Derby Silk Mill

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Derby Silk Mill
The museum and the River Derwent
Derby Silk Mill is located in Derby Central
Derby Silk Mill
Location within central Derby
LocationDerby, England
Coordinates52°55′33″N 1°28′33″W / 52.925833°N 1.475833°W / 52.925833; -1.475833Coordinates: 52°55′33″N 1°28′33″W / 52.925833°N 1.475833°W / 52.925833; -1.475833
TypeIndustrial museum

Derby Silk Mill, formerly known as Derby Industrial Museum, is a museum of industry and history in Derby, England. The museum is located on the former site of Lombe's Mill, a historic silk mill which marks the southern end of the Derwent Valley Mills World Heritage Site. The site opened as Derby’s Industrial Museum, on 29 November 1974. A £17 million redevelopment scheme started in 2016, and the museum reopened under the new name of the Museum of Making on 21 May 2021.


The site was adapted for use as Derby’s Industrial Museum, which opened on 29 November 1974. Derby City Council temporarily closed the museum on 3 April 2015[1] to free funds for the redevelopment of the Silk Mill museum and other museums in the city.[citation needed] The Report of the Strategic Director of Neighbourhoods (Item 7 put before the Council Cabinet meeting held on 26 October 2010) indicated that this would result in the loss of 8.6 full-time jobs but would release £197,000 a year to mitigate the loss of "Renaissance Programme" funding. No date for re-opening was given in the report,[2] although a period of two years was reported.[3]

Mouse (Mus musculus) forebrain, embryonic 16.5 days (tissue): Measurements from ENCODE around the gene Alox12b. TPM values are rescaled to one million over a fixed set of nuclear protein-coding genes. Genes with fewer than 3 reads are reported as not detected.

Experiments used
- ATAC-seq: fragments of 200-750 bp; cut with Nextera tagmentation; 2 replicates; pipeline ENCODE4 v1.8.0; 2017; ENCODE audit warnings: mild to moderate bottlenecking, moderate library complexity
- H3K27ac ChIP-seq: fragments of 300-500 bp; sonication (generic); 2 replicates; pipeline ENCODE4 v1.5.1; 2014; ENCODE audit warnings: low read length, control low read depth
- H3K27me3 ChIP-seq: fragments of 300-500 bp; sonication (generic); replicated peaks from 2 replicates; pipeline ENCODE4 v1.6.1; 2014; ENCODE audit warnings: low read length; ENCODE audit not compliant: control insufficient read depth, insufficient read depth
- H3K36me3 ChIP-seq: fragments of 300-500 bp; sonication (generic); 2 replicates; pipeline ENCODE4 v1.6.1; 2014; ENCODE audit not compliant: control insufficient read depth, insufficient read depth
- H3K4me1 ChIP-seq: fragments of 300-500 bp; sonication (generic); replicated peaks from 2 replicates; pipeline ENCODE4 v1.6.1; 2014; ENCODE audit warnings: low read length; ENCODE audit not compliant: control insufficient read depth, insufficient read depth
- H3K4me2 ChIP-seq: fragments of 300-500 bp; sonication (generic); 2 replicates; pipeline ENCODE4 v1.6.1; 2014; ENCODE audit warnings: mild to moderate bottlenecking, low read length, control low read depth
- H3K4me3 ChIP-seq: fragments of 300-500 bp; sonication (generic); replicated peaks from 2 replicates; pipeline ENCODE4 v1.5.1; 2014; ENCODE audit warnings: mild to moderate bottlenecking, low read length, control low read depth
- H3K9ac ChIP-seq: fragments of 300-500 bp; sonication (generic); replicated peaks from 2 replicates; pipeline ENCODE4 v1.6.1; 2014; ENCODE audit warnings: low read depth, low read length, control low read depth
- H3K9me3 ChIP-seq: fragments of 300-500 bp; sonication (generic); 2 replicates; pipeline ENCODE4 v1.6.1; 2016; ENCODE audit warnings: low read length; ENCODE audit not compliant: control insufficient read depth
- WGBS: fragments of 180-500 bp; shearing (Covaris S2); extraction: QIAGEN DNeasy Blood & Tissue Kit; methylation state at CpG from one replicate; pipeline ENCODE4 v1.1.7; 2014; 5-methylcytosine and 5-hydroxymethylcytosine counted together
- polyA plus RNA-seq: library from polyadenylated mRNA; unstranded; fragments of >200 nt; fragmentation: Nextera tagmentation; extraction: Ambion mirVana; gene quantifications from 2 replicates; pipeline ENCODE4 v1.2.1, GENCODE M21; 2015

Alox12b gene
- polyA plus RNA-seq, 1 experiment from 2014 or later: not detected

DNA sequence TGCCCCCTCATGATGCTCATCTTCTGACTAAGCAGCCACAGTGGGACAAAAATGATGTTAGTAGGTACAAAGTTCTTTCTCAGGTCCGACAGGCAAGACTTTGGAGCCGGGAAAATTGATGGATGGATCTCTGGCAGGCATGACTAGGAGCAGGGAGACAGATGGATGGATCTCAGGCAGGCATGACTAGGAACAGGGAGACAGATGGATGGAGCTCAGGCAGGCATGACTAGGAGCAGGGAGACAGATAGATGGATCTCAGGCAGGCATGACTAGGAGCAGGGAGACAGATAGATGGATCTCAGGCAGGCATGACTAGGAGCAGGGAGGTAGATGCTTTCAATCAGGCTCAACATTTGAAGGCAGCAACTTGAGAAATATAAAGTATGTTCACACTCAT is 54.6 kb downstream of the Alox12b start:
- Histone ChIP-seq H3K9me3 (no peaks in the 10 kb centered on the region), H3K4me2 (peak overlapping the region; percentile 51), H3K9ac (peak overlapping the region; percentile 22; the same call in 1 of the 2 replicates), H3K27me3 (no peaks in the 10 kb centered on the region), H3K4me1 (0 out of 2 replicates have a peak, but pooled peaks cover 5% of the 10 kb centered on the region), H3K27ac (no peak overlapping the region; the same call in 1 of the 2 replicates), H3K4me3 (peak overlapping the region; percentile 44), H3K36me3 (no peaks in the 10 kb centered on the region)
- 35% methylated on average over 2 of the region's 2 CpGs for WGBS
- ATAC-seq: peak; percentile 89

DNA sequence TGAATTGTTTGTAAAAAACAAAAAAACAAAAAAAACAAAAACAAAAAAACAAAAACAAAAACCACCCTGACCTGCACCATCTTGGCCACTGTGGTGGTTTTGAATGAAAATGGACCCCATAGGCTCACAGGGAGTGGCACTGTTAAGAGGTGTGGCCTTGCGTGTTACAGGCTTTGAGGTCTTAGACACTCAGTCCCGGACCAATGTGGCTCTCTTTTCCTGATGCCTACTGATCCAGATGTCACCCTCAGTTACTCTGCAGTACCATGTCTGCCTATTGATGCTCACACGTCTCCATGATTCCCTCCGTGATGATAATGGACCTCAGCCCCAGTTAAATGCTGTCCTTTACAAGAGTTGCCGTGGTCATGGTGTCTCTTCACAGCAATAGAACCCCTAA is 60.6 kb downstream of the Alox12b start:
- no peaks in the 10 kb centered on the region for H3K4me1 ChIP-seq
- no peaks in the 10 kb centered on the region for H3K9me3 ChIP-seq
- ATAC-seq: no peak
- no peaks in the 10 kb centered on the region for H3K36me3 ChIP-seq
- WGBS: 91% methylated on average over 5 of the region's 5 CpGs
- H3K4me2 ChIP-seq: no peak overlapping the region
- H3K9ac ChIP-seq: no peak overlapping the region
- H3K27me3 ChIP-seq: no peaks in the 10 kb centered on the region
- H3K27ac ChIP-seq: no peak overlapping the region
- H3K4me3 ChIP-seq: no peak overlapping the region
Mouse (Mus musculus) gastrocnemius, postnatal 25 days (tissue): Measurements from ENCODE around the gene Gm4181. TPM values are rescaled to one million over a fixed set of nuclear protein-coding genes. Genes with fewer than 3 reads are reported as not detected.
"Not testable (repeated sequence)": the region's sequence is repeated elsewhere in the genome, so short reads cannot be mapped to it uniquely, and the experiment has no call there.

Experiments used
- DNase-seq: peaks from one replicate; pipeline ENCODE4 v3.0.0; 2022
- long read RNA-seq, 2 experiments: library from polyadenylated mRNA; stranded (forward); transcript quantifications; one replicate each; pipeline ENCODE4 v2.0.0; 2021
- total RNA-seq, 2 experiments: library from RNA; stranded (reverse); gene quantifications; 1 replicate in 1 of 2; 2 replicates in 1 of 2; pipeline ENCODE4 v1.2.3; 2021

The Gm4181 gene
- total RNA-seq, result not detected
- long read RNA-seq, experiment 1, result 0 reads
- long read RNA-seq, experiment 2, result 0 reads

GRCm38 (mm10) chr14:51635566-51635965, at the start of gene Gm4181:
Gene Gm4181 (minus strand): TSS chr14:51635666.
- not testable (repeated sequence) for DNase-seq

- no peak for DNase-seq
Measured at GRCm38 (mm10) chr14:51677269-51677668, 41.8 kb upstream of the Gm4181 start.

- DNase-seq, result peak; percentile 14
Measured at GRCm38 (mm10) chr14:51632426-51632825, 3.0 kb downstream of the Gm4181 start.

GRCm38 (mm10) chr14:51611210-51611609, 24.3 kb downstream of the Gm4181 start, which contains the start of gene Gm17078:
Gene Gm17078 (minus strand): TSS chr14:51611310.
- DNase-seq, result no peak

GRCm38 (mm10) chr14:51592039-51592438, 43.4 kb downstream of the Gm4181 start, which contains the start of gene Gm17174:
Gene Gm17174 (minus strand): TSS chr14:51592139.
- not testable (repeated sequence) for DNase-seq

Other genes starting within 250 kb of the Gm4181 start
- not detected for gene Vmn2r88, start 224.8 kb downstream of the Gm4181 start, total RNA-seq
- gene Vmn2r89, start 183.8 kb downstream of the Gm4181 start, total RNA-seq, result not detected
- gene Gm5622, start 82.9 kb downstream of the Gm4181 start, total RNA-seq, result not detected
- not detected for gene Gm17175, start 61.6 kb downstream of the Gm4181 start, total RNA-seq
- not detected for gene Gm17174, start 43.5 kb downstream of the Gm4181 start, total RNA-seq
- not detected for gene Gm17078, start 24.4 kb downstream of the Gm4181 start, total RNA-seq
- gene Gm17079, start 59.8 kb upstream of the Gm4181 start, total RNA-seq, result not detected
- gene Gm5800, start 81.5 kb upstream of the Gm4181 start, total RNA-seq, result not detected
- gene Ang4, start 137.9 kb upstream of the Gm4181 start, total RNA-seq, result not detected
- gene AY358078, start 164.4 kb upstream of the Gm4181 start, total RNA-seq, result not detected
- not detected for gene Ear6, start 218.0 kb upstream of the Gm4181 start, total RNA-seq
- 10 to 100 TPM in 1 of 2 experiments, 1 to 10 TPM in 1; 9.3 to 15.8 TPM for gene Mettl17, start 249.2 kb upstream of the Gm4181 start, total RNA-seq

Museum of Making[edit]

In October 2016, a £17 million redevelopment programme started to reinvent and redevelop the museum for the 21st century, incorporating the principles of Science, Technology, Engineering, Art, and Mathematics (STEAM).[4] The museum reopened on 21 May 2021 under the new name of the Museum of Making.[5][6][7][8]

In its first year of opening the new Museum of Making received a 'Highly Commended' placement in the annual Museum+Heritage Awards within the category 'Sustainable Project of the Year'.[9] In September 2021 it also won the National Construction News Awards on the category 'Project of the Year Under £25m', as well as five further awards in the Constructing Excellence East Midlands Awards.[10] On 10 May 2022 it was announced that the Museum of Makinig was short-listed for the 2022 Art Fund Museum of the Year award.[11]


  1. ^ "The Silk Mill". Derby City Council. Archived from the original on 21 February 2009. Retrieved 26 May 2010.
  2. ^ "Report of the Strategic Director of Neighbourhoods". Derby City Council. 26 October 2010. Retrieved 4 January 2011.[permanent dead link]
  3. ^ J Royston (25 February 2011). "Don't allow this valuable museum to be sacrificed". This Is Derbyshire. Archived from the original on 27 May 2012. Retrieved 26 May 2011.
  4. ^ "Derby Silk Mill Participative Design Workshop". Derby Museums. Archived from the original on 7 March 2017. Retrieved 6 March 2017.
  5. ^ Stephens, Simon (21 May 2021). "Derby unveils Museum of Making". Museums Association. Retrieved 6 October 2021.
  6. ^ Grant, John (5 January 2020). "Sneak peek inside Derby Silk Mill as £17m overhaul nears completion". Derby Telegraph. Retrieved 13 January 2020.
  7. ^ Wilson, Antonia (6 January 2020). "20 new UK attractions to visit in 2020". The Guardian. Retrieved 13 January 2020.
  8. ^ "Brand new Museum of Making opens for the first time".
  9. ^ "Museums + Heritage Awards 2021 Winners". Museums + Heritage Show Ltd. Retrieved 6 October 2021.
  10. ^ "Collection of awards for Derby's Museum of Making". D2N2 Local Enterprise Partnership. 17 September 2021. Retrieved 6 October 2021.
  11. ^ "Museum of Making shortlisted for £100,000 Art Fund Museum of the Year 2022 | Derby Museums".

Further reading[edit]

Sources of information:

  • Derby Industrial Museum, Derby Evening Telegraph and Derby Library Service. (1999)

* The Derby Lock-Out and the origins of the labour movement Bill Whitehead (2001)
* Struck out! Derby in Crisis: the Silk Mill Lock-Out 1833-4, Derby, H. E. Butterton (1997)

External links[edit]